Why Politicians Still Need the News Media
Social media has had a profound effect on news gathering and reporting that goes far beyond what many people have talked about. As an example, the problem for governments is, when they make an announcement, social media turns it into a big debate.
Think about it. A generation ago, the government would make an announcement, the media would report it and other than some debate on radio talk shows and the odd Letter to the Editor in a newspaper, that was about it for debate. Now as soon as many announcements are made, social media creates a controversy. The message gets lost when controversy and inaccuracy take over.
It's making it harder than ever for governments and the private sector to rely on the media to get their messages out. On top of that, the number of reporters across Canada has been slashed, leaving many wondering how their stories will get told.
It's Tougher to Get the Message Out
Last week Edmonton Mayor Don Iveson raised eyebrows when he talked about the need for the City of Edmonton to run its own public relations campaign to get people to be more accepting of social housing in their neighbourhoods. He talked about doing “information marketing” and then said something that went even further when he explained “Because gone are the days of earned media as an effective strategy for notifying our public, about what the City, where we’re trying to lead.”
There are two ways to interpret what he’s saying. One is that he’s not happy with the way the media is telling the City’s side of the story on the housing issue, perhaps not being as unfiltered and supportive as Council would like it to be.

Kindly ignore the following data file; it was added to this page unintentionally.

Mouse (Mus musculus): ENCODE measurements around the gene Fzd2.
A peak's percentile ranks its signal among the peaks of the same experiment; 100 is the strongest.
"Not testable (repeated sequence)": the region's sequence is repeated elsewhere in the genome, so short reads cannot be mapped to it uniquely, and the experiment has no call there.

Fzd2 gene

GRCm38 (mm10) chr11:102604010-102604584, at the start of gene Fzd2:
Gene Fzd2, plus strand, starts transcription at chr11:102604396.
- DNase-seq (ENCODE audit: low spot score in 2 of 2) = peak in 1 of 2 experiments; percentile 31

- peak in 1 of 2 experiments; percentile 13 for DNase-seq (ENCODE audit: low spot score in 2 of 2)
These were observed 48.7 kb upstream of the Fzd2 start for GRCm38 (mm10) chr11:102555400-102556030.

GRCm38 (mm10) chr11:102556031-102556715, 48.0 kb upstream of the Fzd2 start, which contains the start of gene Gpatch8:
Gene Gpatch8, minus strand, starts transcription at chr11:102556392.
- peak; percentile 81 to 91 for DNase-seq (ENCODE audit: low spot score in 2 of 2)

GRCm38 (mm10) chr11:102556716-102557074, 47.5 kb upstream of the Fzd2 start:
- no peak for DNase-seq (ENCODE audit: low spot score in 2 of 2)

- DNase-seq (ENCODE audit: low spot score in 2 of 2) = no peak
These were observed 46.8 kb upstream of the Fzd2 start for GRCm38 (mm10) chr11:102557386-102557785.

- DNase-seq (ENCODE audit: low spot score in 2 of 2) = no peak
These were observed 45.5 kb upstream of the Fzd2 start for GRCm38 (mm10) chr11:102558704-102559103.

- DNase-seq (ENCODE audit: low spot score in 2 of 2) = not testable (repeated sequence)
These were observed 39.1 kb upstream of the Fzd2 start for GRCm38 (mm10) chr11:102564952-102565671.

Keep in mind however, the media doesn’t exist to tell anyone’s story the way they want it to be told. As somebody once said to me when I was in the media, “If they want their story told exactly the way they want it, then maybe they should buy advertising.” So true.
I don’t think Iveson is saying that. What he is saying is that times have changed and there have been so many cutbacks in the media, news about the City’s initiatives is getting harder and harder to get through to taxpayers. Maybe he would be happier if the media would extoll all the great things about putting social housing in upscale communities, but let’s face it, the media wouldn’t have done that 25 years ago, so why would it do it now? As I mentioned off the top, social media turns every announcement into a debate.
I believe the problem, as Iveson sees it, also gets down to numbers.
A Beehive of Activity
I covered the City Hall beat for CHQT radio so long ago that I had an office in the old City Hall, which was demolished in the 1980’s. I think the sign on the outside door read “Media Centre”, which amounted to several of the smallest offices that ever existed.
My office was little more than a desk with four walls around it and a door. It was about seven feet long and four feet wide. I used it to write and file stories from City Hall back to the radio station.